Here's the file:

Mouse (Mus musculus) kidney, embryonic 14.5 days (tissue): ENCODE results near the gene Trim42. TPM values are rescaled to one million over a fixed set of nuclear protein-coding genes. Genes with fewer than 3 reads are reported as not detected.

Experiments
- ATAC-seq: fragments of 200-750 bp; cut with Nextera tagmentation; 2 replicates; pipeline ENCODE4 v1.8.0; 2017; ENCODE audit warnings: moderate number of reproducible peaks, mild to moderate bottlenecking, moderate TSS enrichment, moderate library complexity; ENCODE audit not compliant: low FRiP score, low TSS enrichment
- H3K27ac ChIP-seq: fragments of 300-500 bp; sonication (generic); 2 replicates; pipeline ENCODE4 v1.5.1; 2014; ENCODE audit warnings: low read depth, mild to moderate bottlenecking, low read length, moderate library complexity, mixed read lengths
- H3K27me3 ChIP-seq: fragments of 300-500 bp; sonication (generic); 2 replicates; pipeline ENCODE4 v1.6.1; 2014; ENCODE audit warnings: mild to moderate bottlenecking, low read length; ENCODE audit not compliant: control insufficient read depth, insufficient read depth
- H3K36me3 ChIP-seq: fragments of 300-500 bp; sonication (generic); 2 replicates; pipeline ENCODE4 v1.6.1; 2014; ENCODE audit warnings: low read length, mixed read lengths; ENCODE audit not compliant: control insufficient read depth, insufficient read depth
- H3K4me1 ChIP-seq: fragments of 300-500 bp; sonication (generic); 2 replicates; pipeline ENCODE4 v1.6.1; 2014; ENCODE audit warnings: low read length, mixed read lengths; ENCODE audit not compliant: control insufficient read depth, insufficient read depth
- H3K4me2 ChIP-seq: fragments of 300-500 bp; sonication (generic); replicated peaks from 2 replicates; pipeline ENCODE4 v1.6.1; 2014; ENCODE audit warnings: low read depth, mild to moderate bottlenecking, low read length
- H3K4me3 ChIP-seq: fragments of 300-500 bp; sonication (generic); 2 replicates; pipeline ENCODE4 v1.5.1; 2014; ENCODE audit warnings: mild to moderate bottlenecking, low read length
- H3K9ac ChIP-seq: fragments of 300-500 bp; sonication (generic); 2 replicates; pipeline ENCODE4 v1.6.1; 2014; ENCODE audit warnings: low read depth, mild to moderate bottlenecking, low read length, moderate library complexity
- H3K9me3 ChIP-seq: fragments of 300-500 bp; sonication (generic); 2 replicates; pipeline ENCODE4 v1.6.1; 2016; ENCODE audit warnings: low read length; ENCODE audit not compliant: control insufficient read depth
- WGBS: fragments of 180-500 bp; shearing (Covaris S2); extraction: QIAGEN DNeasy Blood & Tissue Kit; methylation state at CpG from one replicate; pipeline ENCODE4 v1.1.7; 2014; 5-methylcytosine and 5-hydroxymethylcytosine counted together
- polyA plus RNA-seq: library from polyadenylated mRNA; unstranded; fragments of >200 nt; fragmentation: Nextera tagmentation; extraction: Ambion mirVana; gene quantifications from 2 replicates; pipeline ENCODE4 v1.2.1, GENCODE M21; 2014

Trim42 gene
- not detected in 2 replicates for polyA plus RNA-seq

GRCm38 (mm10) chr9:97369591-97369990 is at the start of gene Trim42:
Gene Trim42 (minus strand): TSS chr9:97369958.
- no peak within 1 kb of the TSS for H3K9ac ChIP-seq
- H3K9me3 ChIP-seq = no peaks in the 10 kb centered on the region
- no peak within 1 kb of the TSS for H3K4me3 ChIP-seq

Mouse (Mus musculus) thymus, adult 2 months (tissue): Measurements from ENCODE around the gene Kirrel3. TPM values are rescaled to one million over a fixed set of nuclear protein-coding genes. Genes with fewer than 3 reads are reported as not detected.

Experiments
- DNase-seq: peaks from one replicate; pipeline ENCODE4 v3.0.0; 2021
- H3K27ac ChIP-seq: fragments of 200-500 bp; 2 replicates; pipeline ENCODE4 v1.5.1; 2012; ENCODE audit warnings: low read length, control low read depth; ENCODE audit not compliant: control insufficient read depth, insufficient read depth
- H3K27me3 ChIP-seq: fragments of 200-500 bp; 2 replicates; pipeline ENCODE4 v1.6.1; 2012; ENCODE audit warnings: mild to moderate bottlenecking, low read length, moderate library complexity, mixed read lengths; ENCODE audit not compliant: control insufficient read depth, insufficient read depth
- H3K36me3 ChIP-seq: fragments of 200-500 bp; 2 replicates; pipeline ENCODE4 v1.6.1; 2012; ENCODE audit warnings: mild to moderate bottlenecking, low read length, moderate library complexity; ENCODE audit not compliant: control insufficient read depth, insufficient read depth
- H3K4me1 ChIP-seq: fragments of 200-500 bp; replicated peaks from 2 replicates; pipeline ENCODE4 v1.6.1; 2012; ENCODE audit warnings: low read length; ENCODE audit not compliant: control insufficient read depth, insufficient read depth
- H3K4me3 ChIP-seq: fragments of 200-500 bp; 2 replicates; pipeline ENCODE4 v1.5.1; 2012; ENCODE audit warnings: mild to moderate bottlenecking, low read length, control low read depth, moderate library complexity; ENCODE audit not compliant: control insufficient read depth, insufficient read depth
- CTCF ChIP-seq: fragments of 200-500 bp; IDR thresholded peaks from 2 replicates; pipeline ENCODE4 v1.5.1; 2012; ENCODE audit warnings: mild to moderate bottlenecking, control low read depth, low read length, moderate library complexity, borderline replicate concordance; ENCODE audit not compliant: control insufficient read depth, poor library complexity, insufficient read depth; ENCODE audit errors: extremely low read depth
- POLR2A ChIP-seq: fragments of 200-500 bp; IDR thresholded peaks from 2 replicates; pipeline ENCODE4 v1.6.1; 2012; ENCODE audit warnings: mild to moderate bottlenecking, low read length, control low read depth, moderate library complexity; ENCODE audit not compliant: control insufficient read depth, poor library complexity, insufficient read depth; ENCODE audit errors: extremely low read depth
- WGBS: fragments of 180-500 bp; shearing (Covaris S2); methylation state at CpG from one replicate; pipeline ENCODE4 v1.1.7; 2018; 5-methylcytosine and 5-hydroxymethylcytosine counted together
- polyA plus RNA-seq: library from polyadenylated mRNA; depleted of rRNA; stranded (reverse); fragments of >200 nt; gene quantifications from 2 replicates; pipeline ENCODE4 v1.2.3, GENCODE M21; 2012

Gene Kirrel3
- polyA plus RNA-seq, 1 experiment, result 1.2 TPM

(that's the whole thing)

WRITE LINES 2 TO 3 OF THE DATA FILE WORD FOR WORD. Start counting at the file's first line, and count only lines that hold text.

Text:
Experiments
- ATAC-seq: fragments of 200-750 bp; cut with Nextera tagmentation; 2 replicates; pipeline ENCODE4 v1.8.0; 2017; ENCODE audit warnings: moderate number of reproducible peaks, mild to moderate bottlenecking, moderate TSS enrichment, moderate library complexity; ENCODE audit not compliant: low FRiP score, low TSS enrichment